Throughout medical history illustrators have used different ways to represent the human anatomy — from early woodcuts to CT-, MR- and PET-scans. The latest addition to this list of ‘technologies of representation’ is knitting:

(by arrmatie, from boingboing)

(it may be inspired by Germaine Koh’s project ‘Knitwork’?).

The idea could perhaps be taken further. I’m thinking of The Museum of Jurassic Technology‘s miniature artworks — in this case, what about cellular microstructures, like mitochondria, knitted out of threads woven from carbon nanotubes and visible only in a microscope? Imagine a Golgi apparatus in multicolor nanotube knitwork!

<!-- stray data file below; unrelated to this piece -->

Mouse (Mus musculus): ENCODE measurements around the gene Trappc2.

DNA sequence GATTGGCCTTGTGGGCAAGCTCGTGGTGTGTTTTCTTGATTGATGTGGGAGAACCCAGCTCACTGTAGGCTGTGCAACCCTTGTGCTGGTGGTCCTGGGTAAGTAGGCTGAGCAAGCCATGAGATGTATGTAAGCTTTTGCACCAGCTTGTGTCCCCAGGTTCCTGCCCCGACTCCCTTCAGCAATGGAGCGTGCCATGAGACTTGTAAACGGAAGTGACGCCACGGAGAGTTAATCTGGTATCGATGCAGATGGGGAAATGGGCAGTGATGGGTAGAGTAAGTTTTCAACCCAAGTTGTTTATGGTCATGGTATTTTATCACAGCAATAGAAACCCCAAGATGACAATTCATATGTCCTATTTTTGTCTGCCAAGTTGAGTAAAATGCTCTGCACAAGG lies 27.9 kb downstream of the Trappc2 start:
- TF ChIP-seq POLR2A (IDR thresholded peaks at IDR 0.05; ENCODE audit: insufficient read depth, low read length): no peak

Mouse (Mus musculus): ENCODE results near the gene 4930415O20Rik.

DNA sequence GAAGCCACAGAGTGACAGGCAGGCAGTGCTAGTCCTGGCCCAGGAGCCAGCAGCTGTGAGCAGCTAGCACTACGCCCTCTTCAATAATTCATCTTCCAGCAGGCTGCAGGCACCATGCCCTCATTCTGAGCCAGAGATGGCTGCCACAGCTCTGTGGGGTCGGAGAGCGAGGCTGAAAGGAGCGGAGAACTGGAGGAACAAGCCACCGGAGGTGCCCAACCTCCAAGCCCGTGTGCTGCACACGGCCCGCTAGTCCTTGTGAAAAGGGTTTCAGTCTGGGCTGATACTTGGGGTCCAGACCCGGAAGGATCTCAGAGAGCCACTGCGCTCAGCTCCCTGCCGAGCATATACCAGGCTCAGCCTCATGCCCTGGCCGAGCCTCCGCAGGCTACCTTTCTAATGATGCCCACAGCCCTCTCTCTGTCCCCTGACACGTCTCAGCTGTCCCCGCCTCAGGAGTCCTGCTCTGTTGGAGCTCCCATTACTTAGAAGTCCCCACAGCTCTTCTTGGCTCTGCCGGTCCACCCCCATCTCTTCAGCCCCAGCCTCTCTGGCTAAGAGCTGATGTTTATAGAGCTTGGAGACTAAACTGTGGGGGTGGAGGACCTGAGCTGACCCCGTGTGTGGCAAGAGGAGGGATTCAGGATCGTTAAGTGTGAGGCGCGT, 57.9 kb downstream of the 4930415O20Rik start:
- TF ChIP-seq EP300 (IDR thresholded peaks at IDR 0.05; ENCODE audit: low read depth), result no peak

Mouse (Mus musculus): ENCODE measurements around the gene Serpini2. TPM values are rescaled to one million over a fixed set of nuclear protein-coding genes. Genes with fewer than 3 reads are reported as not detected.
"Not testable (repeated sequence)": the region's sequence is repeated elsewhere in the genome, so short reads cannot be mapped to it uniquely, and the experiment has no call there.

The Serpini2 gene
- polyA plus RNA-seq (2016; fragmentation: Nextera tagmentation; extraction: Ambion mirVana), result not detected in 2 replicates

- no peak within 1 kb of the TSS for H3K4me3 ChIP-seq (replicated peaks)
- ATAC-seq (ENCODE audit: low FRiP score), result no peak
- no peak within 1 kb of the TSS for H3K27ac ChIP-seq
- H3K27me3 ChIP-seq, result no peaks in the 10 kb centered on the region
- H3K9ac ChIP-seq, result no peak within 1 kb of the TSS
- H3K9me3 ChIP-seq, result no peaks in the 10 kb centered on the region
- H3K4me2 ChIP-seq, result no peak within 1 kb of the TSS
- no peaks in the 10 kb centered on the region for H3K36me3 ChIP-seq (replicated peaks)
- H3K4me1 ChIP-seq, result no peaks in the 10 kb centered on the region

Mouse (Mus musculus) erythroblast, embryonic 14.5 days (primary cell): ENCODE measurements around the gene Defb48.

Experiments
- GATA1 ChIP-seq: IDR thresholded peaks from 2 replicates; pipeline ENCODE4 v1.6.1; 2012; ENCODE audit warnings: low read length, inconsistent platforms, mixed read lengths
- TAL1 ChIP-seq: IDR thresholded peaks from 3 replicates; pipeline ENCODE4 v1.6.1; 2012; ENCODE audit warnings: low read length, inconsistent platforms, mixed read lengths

Whether made out of wool-carbon or nanotube-carbon, the representation of human anatomy in knitting seems to add a whole new (retro-tangible) interpretation to Walter Benjamin’s much-discussed notion of ‘technology of representation’ (see his essay on art in the age of mechanical reproduction, 1936; transl. in H. Arendt, ed., Illuminations, London, 1973; (unauthorized translation here)

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